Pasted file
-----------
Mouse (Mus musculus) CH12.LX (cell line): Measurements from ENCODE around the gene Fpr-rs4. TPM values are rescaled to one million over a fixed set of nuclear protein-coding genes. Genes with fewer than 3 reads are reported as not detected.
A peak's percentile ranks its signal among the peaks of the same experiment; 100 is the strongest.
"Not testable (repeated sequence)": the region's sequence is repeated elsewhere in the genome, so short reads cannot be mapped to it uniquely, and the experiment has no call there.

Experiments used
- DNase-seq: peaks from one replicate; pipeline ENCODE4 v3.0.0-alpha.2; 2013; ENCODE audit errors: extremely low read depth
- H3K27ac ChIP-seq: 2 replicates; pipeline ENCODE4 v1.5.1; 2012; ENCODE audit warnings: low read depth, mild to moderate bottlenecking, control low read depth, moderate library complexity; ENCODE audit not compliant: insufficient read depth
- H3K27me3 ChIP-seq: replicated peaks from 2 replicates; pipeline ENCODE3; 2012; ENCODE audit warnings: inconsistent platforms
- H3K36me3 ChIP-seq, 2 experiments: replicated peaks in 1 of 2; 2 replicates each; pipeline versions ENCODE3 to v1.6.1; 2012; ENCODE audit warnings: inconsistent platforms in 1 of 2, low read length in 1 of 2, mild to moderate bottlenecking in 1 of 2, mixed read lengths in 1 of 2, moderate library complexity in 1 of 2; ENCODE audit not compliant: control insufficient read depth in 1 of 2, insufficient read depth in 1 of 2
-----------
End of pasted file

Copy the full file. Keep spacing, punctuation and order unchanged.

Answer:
Mouse (Mus musculus) CH12.LX (cell line): Measurements from ENCODE around the gene Fpr-rs4. TPM values are rescaled to one million over a fixed set of nuclear protein-coding genes. Genes with fewer than 3 reads are reported as not detected.
A peak's percentile ranks its signal among the peaks of the same experiment; 100 is the strongest.
"Not testable (repeated sequence)": the region's sequence is repeated elsewhere in the genome, so short reads cannot be mapped to it uniquely, and the experiment has no call there.

Experiments used
- DNase-seq: peaks from one replicate; pipeline ENCODE4 v3.0.0-alpha.2; 2013; ENCODE audit errors: extremely low read depth
- H3K27ac ChIP-seq: 2 replicates; pipeline ENCODE4 v1.5.1; 2012; ENCODE audit warnings: low read depth, mild to moderate bottlenecking, control low read depth, moderate library complexity; ENCODE audit not compliant: insufficient read depth
- H3K27me3 ChIP-seq: replicated peaks from 2 replicates; pipeline ENCODE3; 2012; ENCODE audit warnings: inconsistent platforms
- H3K36me3 ChIP-seq, 2 experiments: replicated peaks in 1 of 2; 2 replicates each; pipeline versions ENCODE3 to v1.6.1; 2012; ENCODE audit warnings: inconsistent platforms in 1 of 2, low read length in 1 of 2, mild to moderate bottlenecking in 1 of 2, mixed read lengths in 1 of 2, moderate library complexity in 1 of 2; ENCODE audit not compliant: control insufficient read depth in 1 of 2, insufficient read depth in 1 of 2